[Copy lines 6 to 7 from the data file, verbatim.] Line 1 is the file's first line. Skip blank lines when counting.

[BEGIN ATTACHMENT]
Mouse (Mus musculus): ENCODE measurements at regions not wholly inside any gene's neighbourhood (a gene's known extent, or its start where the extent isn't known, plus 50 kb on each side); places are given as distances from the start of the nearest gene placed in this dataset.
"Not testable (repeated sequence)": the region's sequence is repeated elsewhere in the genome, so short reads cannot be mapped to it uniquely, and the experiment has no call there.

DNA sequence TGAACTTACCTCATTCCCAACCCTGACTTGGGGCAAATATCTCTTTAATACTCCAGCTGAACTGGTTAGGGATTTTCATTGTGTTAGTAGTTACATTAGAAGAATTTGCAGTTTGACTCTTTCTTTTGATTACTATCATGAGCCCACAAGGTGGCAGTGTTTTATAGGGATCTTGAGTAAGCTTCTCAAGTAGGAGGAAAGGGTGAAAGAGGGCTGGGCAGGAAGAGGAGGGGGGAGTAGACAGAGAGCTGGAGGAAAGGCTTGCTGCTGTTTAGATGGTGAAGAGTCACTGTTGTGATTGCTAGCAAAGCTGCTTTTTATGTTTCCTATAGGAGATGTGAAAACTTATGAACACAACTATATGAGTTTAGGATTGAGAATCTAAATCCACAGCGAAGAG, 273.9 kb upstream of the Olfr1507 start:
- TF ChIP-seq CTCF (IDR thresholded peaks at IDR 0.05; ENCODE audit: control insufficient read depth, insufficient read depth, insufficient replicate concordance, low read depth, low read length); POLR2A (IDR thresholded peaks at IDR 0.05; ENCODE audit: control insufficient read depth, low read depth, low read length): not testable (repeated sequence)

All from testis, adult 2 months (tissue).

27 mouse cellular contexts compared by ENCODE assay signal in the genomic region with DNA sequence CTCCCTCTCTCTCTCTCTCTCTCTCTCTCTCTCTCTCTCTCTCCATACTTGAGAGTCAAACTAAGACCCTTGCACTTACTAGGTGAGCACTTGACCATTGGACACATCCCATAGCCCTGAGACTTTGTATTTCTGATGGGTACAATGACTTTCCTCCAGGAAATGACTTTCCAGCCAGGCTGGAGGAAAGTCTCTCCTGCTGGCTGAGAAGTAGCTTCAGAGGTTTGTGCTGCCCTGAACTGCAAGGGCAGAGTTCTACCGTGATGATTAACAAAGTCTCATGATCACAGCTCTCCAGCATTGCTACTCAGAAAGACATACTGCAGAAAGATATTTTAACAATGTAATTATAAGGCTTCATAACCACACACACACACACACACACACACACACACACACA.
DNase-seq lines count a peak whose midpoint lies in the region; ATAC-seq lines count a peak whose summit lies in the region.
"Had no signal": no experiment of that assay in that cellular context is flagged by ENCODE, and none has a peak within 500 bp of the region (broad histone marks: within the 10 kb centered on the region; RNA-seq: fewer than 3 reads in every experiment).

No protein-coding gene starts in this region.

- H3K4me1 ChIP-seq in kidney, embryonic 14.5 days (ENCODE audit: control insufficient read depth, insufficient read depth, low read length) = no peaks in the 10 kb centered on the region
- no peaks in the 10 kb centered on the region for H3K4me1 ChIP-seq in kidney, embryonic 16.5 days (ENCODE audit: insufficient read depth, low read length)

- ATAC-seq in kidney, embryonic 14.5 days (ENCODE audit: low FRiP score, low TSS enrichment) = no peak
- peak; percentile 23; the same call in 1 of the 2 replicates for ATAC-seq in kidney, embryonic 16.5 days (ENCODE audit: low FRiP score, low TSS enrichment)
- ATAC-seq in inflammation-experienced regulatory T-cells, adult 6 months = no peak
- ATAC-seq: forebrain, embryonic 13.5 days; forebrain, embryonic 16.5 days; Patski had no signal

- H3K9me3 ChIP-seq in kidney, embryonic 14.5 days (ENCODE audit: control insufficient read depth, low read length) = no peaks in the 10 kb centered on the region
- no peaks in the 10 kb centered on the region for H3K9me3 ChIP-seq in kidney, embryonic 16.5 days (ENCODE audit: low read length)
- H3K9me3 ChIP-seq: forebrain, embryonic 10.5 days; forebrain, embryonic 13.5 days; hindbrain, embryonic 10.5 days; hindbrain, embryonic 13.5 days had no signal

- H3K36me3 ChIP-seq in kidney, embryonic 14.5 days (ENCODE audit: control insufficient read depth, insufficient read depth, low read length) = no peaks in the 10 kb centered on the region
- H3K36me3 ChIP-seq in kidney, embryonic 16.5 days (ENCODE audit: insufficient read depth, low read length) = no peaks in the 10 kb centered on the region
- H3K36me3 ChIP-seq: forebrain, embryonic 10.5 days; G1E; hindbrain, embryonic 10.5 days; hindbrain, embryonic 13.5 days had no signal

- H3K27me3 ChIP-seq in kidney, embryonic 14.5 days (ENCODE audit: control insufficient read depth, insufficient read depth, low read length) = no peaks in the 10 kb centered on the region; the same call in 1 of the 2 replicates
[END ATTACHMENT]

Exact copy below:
27 mouse cellular contexts compared by ENCODE assay signal in the genomic region with DNA sequence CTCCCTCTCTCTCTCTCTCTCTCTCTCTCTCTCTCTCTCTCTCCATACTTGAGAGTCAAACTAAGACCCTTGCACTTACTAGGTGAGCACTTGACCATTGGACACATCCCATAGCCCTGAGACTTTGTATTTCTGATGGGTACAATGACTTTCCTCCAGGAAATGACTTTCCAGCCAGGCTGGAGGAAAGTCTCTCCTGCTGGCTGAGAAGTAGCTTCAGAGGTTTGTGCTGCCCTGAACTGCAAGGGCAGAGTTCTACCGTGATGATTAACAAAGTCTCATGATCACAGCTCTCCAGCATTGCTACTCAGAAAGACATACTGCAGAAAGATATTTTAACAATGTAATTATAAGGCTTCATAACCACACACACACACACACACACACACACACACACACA.
DNase-seq lines count a peak whose midpoint lies in the region; ATAC-seq lines count a peak whose summit lies in the region.